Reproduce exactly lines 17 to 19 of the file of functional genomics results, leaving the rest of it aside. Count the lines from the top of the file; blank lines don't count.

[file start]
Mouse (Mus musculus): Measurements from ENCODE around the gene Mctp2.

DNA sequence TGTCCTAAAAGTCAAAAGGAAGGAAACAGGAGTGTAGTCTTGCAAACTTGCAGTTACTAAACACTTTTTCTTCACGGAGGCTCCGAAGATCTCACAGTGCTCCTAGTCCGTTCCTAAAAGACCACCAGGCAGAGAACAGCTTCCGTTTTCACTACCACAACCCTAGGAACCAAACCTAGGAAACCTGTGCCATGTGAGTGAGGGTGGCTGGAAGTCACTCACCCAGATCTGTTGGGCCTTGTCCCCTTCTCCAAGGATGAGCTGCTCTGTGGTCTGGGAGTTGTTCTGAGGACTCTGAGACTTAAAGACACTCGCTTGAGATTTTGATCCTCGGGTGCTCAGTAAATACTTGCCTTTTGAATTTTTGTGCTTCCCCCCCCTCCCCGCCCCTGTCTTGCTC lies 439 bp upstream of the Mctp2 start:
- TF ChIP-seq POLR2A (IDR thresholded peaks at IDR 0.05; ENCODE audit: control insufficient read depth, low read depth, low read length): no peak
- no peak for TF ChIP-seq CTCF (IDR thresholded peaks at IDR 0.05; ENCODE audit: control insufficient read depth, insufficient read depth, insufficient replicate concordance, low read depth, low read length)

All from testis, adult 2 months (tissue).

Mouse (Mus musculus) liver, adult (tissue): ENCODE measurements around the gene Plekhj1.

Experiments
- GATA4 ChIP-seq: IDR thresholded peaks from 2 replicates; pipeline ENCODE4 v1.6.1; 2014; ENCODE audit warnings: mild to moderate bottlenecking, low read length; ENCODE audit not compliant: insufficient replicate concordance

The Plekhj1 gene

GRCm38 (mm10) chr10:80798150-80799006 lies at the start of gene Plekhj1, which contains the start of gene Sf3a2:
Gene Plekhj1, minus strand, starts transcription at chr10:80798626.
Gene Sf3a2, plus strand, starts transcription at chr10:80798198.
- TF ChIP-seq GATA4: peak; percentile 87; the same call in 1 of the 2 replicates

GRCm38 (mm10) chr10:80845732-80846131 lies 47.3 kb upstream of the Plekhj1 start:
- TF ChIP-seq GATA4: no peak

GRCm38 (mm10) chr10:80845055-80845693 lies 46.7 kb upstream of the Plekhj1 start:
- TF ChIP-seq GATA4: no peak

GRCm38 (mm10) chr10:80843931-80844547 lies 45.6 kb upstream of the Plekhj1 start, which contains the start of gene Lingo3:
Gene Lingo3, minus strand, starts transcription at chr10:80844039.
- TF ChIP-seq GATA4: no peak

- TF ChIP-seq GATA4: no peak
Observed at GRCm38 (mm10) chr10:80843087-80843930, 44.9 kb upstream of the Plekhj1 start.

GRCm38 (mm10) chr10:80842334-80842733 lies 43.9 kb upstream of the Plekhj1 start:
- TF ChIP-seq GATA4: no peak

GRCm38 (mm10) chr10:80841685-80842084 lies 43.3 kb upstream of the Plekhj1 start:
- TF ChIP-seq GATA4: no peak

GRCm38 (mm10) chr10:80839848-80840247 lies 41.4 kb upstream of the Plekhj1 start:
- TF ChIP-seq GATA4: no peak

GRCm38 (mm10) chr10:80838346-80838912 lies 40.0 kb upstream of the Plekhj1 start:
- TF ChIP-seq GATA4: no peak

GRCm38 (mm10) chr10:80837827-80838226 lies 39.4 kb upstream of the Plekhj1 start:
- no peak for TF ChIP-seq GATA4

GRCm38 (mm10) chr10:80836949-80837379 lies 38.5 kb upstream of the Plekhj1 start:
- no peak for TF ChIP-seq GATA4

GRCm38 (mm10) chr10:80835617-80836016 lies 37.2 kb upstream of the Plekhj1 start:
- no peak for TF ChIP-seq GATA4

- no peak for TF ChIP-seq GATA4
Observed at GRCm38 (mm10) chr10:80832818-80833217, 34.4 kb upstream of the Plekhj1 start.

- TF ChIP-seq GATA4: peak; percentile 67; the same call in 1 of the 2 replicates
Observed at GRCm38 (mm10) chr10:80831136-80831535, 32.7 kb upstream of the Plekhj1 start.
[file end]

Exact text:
- TF ChIP-seq GATA4: no peak

GRCm38 (mm10) chr10:80843931-80844547 lies 45.6 kb upstream of the Plekhj1 start, which contains the start of gene Lingo3:
Gene Lingo3, minus strand, starts transcription at chr10:80844039.